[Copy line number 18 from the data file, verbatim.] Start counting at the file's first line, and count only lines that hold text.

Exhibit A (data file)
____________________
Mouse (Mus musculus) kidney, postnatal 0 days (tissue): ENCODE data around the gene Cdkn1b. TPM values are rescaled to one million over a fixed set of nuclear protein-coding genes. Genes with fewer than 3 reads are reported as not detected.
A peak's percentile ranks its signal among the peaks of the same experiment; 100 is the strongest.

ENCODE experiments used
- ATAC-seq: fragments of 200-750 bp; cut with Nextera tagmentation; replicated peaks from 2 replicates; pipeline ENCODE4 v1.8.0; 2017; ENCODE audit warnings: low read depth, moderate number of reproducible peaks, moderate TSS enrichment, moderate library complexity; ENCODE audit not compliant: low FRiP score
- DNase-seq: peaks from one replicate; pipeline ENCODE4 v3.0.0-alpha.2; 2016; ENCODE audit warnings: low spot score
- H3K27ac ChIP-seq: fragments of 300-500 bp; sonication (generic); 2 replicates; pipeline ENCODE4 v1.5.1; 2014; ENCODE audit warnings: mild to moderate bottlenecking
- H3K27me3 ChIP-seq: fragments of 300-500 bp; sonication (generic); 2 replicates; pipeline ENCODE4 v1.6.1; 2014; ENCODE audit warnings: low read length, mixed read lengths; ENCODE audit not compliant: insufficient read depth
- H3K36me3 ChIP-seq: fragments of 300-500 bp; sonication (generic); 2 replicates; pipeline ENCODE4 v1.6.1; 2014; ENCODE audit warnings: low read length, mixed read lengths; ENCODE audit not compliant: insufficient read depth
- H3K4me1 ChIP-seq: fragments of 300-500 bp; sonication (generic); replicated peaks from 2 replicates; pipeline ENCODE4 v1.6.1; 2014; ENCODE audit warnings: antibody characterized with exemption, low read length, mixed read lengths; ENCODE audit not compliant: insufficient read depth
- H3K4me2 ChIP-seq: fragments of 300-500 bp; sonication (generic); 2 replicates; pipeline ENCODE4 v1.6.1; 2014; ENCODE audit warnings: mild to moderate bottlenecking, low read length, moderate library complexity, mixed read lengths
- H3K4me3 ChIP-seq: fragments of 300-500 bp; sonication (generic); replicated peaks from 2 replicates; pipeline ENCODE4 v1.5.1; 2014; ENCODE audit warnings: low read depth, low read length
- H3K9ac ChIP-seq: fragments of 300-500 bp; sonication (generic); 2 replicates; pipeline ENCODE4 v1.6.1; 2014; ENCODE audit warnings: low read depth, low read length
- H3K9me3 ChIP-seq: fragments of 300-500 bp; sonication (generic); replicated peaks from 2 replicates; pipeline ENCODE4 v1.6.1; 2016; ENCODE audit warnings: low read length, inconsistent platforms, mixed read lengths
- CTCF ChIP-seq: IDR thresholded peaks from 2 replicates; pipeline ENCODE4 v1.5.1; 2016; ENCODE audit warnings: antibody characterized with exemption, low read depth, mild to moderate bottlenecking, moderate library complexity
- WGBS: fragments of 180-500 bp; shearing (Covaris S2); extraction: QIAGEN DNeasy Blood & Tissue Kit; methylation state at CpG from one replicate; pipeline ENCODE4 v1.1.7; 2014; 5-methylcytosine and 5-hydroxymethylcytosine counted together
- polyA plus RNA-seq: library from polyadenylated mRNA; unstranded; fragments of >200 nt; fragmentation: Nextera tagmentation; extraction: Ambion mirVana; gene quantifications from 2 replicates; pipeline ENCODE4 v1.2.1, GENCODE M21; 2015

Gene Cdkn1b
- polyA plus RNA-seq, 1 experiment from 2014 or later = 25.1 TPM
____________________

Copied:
- polyA plus RNA-seq, 1 experiment from 2014 or later = 25.1 TPM